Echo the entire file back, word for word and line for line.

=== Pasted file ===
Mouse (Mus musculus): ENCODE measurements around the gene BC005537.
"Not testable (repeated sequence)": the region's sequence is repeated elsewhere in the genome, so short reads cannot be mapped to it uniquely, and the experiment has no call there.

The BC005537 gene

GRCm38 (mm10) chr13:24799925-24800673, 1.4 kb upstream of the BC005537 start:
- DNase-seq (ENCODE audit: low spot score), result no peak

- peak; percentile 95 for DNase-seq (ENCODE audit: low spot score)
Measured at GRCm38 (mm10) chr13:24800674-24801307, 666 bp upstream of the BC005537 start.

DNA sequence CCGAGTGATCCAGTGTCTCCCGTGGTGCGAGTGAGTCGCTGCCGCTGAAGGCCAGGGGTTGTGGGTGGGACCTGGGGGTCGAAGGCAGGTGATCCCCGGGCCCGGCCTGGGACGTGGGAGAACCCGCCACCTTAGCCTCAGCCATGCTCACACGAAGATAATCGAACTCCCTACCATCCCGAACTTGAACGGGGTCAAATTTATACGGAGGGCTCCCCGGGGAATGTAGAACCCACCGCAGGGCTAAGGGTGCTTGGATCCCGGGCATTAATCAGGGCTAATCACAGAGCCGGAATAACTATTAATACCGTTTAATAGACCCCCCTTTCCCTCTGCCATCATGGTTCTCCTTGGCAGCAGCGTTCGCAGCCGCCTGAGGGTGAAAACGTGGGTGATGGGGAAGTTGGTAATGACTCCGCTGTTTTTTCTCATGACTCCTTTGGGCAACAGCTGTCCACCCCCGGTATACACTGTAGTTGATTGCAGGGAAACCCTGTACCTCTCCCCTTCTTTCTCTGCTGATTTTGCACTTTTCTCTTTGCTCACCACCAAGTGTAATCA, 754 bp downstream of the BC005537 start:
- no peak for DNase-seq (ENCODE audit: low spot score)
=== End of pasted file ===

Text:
Mouse (Mus musculus): ENCODE measurements around the gene BC005537.
"Not testable (repeated sequence)": the region's sequence is repeated elsewhere in the genome, so short reads cannot be mapped to it uniquely, and the experiment has no call there.

The BC005537 gene

GRCm38 (mm10) chr13:24799925-24800673, 1.4 kb upstream of the BC005537 start:
- DNase-seq (ENCODE audit: low spot score), result no peak

- peak; percentile 95 for DNase-seq (ENCODE audit: low spot score)
Measured at GRCm38 (mm10) chr13:24800674-24801307, 666 bp upstream of the BC005537 start.

DNA sequence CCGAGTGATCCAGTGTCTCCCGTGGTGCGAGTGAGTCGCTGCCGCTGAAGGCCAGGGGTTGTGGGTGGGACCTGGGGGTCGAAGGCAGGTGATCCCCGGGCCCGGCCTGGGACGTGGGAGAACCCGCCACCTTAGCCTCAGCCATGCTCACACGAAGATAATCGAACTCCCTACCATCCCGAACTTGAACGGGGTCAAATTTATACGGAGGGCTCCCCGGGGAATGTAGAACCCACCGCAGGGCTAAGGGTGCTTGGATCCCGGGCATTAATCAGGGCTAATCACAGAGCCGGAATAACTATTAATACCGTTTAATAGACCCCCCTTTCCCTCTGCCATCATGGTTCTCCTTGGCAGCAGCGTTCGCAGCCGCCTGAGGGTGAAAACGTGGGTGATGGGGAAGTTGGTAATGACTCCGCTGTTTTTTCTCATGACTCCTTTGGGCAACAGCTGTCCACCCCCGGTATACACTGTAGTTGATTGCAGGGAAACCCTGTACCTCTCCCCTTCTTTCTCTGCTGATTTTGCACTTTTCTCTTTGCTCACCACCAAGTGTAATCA, 754 bp downstream of the BC005537 start:
- no peak for DNase-seq (ENCODE audit: low spot score)